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It's so hard to tell someone HOW it's done.  For me, it started when I sat down at my mom's electric typewriter in the third grade and wrote my first short story.  And for me, I just sort of sit down at my laptop and open the file containing the story and it's just - there.  It's like tapping into some hidden well of ideas.  
 

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PJ Goodall said:
I have been a prolific reader all my life, so I am thinking of exploring the thought that everyone has at least one book in them. I have several ideas, just don't know where to start, any help would be grateful !
How I got started was taking a class at a nearby college. We met once a week for two months and all the students got to know each other and learned to take baby steps together. It was a fantastic experience.

The other thing I did was purchase some "craft" books about writing. There are a zillion craft books, and if you get about 5 that focus on different areas, that should get you started.

There's also one single, secret, magical thing that once you hear it, YOU'LL JUST KNOW. However, I'd have to whisper it in your ear at the end of a movie.
 

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A couple of the replies say that starting is the hardest part. I disagree; starting is easy, finishing is hard, especially if you choose to start with long-form writing (i.e. a novel) and you've never before written anything longer than an interoffice memo.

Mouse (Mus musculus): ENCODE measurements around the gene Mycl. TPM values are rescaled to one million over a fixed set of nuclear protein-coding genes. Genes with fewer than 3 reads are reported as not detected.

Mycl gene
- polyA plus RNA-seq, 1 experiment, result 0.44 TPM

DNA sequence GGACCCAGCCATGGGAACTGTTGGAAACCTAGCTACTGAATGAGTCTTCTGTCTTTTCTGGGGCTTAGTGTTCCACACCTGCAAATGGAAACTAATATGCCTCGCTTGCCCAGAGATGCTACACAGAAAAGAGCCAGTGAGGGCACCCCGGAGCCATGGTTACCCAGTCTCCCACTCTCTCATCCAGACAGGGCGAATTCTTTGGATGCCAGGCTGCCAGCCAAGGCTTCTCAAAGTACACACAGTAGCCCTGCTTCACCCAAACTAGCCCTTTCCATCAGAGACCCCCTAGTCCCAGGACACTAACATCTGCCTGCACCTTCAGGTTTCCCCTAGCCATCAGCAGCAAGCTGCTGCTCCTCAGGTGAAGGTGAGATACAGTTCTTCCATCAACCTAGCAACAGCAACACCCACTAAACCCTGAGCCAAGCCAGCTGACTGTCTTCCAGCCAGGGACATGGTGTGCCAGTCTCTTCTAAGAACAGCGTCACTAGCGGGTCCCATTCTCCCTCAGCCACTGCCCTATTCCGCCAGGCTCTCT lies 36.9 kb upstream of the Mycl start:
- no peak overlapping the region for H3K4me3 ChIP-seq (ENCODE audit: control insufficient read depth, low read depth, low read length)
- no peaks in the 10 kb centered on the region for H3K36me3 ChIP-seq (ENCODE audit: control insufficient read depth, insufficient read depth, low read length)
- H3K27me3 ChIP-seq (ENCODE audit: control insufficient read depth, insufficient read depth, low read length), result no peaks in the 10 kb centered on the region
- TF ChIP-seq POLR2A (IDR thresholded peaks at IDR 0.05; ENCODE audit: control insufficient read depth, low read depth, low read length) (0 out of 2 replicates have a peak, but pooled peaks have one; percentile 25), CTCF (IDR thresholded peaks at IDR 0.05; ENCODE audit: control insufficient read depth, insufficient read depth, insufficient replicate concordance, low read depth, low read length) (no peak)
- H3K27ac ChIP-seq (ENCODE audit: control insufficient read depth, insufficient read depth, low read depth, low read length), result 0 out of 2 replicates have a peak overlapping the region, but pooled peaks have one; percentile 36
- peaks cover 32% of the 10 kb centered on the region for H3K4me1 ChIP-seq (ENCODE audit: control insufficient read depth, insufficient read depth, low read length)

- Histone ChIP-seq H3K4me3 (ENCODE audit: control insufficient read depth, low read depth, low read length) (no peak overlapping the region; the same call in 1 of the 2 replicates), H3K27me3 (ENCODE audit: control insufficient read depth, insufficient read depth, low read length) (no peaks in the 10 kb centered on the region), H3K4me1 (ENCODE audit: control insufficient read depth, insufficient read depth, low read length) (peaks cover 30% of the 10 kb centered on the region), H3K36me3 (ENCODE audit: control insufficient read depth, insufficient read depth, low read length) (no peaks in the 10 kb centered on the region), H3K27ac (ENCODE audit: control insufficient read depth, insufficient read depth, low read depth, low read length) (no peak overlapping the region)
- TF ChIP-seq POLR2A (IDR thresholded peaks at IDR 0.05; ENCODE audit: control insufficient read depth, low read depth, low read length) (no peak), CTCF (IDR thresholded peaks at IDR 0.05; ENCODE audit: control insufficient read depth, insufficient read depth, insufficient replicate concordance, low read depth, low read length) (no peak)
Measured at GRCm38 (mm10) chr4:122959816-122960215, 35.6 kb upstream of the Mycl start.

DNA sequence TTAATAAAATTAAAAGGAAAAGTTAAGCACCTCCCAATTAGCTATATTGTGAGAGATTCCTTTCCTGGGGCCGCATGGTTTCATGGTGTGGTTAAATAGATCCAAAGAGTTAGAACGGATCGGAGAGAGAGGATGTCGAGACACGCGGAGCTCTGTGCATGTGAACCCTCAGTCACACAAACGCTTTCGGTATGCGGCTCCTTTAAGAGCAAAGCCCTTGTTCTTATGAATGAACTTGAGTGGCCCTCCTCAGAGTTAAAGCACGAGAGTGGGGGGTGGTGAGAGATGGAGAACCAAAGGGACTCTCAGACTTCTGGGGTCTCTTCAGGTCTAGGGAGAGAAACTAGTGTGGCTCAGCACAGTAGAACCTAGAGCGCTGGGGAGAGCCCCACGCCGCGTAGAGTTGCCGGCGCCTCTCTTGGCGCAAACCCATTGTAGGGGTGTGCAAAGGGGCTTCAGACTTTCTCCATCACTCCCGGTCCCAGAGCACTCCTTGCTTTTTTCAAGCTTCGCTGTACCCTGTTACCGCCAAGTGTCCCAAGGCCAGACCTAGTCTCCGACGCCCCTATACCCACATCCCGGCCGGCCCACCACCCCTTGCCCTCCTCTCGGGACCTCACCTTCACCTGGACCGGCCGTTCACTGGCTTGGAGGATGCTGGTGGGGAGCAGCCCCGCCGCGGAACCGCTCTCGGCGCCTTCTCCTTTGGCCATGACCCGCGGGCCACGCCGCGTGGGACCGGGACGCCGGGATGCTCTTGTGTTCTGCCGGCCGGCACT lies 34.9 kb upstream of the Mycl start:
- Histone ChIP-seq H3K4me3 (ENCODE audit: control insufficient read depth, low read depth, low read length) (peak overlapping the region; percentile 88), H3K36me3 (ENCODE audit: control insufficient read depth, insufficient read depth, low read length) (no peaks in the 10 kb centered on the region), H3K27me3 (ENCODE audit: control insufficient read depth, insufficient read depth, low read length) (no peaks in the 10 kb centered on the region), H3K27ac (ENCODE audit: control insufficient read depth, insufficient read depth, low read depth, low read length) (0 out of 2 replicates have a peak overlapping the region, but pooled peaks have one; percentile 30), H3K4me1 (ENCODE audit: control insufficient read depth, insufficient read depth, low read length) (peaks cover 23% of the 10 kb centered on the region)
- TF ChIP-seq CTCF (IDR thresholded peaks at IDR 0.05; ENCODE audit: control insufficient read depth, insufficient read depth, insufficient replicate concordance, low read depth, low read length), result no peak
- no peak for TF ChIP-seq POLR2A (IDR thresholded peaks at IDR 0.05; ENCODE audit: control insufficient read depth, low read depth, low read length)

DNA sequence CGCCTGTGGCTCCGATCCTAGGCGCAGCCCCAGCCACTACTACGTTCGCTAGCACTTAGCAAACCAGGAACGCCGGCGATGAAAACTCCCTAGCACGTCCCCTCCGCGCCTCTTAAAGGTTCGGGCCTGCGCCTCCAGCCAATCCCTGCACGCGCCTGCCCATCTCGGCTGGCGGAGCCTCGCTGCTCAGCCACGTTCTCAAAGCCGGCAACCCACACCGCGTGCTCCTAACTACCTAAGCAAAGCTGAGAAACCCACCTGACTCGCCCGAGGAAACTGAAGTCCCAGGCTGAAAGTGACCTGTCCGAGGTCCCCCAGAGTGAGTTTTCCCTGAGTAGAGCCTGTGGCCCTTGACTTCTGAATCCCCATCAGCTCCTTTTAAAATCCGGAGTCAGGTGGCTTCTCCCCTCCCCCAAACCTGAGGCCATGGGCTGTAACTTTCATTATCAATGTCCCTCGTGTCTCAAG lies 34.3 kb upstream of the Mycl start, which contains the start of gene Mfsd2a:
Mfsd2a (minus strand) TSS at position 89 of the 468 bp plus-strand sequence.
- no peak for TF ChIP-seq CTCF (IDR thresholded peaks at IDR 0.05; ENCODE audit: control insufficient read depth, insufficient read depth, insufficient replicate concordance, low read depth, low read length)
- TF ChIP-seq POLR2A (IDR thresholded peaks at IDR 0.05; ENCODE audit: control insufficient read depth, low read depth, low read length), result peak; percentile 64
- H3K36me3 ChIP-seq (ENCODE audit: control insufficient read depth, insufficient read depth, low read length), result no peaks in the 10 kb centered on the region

If you get books about writing (especially writing fiction), make sure they're written by people who actually write fiction. You'd be amazed how many craft books there are out there written by people who do nothing but write about writing. James Scott Bell has a series (Plot & Structure is an excellent, easy-to-chew guide to, yes, plot and structure), and @PamelaKelley already mentioned Save the Cat! and Stephen King's On Writing.

Mentioning plot...if this is your first foray into long-form fiction, definitely sit down and map out your plot. (Alexandra Sokoloff writes a blog (http://thedarksalon.blogspot.com/) that discusses this in great detail.) Attempting to fly blind while you're writing for the first time will guarantee frustration, incoherence and (probably) not finishing. The rigor you need to map out a plot that works will help you make sure you have an actual story to tell, rather than just a notion.

@Caitie Quinn mentioned another very important lesson to learn: your first book will suck. It will suck all kinds of ways. That's okay. Learn what you can from it and move on to your next book. Keep the first one hidden until you can no longer bear to look at it, then recycle the paper or reclaim the file space. Unless you're some kind of rare prodigy, under no circumstances should you attempt to publish your very first novel. Ever.

Once you get far enough through your manuscript that you know you have something to show, find and join a critique group in your area, preferably one in which at least a couple of the members are published. They'll be able to tell you about the problems you don't see.

Read widely and critically in your genre. Learn what works and what doesn't. This also helps you to see whether your idea is overused (such as high-school vampires).

This is a long journey. Prepare well. Good luck.